Stopping animations with the stop() method


In the previous chapter, we saw how we could do custom animations using the animate() method and how we could have several animations after each other, by making several animation calls and thereby using the animation queue of jQuery. However, sometimes you need to stop an animation before it finishes, and for this, jQuery has the stop() method. It works for all effects related jQuery functions, including sliding, fading and custom animations with the animate() method. Here’s an example where we use it:

<a href="javascript:void(0);" onclick="$('#divTestArea1').slideDown(5000);">
Show box</a>  
<a href="javascript:void(0);" onclick="$('#divTestArea1').stop();">Stop</a>

<div id="divTestArea1" style="padding: 100px; background-color: #89BC38;
text-align: center; display: none;">
        <b>Hello, world!</b>
</div>

To make the example a bit more compact, I have used inline calls in the onclick events of the two links. When you click the first link, the slideDown() method is used on our div element, starting a slow slide down. A click on the second link will kill the current animation being performed on the selected element. This is the default behavior of the stop() method, but two optional parameters allows us to do things differently. The first parameter specifies whether the animation queue should be cleared or not. The default is false, which means that only the active animation will be stopped, allowing any queued animations to be performed afterwards. The following example will demonstrate that:

<a href="javascript:void(0);" onclick="$('#divTestArea2').slideDown(5000)
.slideUp(5000);">Show box</a>  
<a href="javascript:void(0);" onclick="$('#divTestArea2').stop();">Stop</a>  
<a href="javascript:void(0);" onclick="$('#divTestArea2').stop(true);">
Stop all</a>  
<a href="javascript:void(0);" onclick="$('#divTestArea2').clearQueue().hide();">
Reset</a>

<div id="divTestArea2" style="padding: 100px; background-color: #89BC38; text-align: center; display: none;">
        <b>Hello, world!</b>
</div>

We have added a second animation to the “Show box” link. This will slowly slide down the box, and once done, slide it up again. The queue system makes sure that these steps are performed in sequence. Now, click the “Reset” link to have the box hidden again and then click the “Show box” link once more, followed by a click on “Stop”. You will see that the first animation is stopped, allowing for the second animation to be executed. However, if you try again and click on the “Stop all” instead, the true value passed will make sure that the entire queue is cleared and that all animation on the element is stopped.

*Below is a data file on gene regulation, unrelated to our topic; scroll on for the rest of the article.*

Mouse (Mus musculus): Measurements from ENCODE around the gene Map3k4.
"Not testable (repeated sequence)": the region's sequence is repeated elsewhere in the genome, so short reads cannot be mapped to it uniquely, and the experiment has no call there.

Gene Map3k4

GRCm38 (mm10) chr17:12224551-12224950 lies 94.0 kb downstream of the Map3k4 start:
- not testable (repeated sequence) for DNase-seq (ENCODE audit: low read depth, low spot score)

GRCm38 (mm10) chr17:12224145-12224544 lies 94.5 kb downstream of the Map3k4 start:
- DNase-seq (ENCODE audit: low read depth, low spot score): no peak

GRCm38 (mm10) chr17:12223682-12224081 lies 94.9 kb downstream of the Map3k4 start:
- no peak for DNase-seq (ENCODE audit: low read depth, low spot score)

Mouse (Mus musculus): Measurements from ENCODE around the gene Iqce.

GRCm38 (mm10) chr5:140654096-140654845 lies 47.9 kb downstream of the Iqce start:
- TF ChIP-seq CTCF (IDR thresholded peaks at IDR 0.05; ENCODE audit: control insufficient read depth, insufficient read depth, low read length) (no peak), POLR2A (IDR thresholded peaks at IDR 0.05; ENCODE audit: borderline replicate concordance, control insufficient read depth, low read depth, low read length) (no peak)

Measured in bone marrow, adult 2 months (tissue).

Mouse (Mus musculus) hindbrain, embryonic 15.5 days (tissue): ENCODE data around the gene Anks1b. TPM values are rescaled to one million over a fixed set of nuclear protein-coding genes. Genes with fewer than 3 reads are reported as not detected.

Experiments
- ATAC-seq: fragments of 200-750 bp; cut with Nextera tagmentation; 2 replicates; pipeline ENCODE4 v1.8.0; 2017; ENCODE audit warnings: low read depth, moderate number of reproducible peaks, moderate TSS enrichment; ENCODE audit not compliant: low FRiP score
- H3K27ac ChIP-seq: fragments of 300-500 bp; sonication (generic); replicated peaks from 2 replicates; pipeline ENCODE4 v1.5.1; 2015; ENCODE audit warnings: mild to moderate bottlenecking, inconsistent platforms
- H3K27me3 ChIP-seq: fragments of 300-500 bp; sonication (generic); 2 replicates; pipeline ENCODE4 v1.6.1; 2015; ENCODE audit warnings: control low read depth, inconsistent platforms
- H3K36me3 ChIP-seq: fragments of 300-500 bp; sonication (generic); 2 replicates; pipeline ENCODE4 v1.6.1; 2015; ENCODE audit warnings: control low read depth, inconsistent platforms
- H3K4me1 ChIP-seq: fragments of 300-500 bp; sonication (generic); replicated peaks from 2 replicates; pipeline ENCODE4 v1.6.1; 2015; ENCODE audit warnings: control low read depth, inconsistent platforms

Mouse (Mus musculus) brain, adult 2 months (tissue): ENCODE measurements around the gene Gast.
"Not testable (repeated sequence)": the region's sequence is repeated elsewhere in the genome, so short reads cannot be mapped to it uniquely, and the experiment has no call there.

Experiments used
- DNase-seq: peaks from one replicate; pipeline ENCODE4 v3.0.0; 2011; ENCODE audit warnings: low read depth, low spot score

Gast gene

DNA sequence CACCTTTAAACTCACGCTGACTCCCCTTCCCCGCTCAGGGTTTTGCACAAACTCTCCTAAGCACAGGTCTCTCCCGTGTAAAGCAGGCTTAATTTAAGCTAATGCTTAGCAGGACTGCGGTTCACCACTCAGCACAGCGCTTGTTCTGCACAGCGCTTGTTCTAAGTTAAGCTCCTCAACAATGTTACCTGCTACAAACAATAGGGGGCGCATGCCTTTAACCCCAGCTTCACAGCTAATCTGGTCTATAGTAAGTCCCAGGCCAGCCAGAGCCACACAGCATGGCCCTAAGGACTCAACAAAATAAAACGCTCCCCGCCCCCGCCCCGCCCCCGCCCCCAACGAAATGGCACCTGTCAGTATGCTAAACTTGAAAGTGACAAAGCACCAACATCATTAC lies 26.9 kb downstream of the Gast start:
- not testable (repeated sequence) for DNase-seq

The second parameter tells jQuery whether you would like for it to just stop where it is, or rush through the animation instead, allowing for it to finish. This makes a pretty big difference, because as you can see from the first example, once you hit stop, the default behavior is to simply stop the animation where it is and leave it like that. The following example will show you the difference:

<a href="javascript:void(0);" onclick="$('#divTestArea3').slideDown(5000);">
Show box</a>  
<a href="javascript:void(0);" onclick="$('#divTestArea3').stop(true);">Stop</a>  
<a href="javascript:void(0);" onclick="$('#divTestArea3').stop(true, true);">
Stop but finish</a>  
<a href="javascript:void(0);" onclick="$('#divTestArea3').clearQueue().hide();">
Reset</a>

<div id="divTestArea3" style="padding: 100px; background-color: #89BC38;
text-align: center; display: none;">
        <b>Hello, world!</b>
</div>

Try the two “Stop” variations – the first will stop immediately, while the second one will rush the animation to finish.

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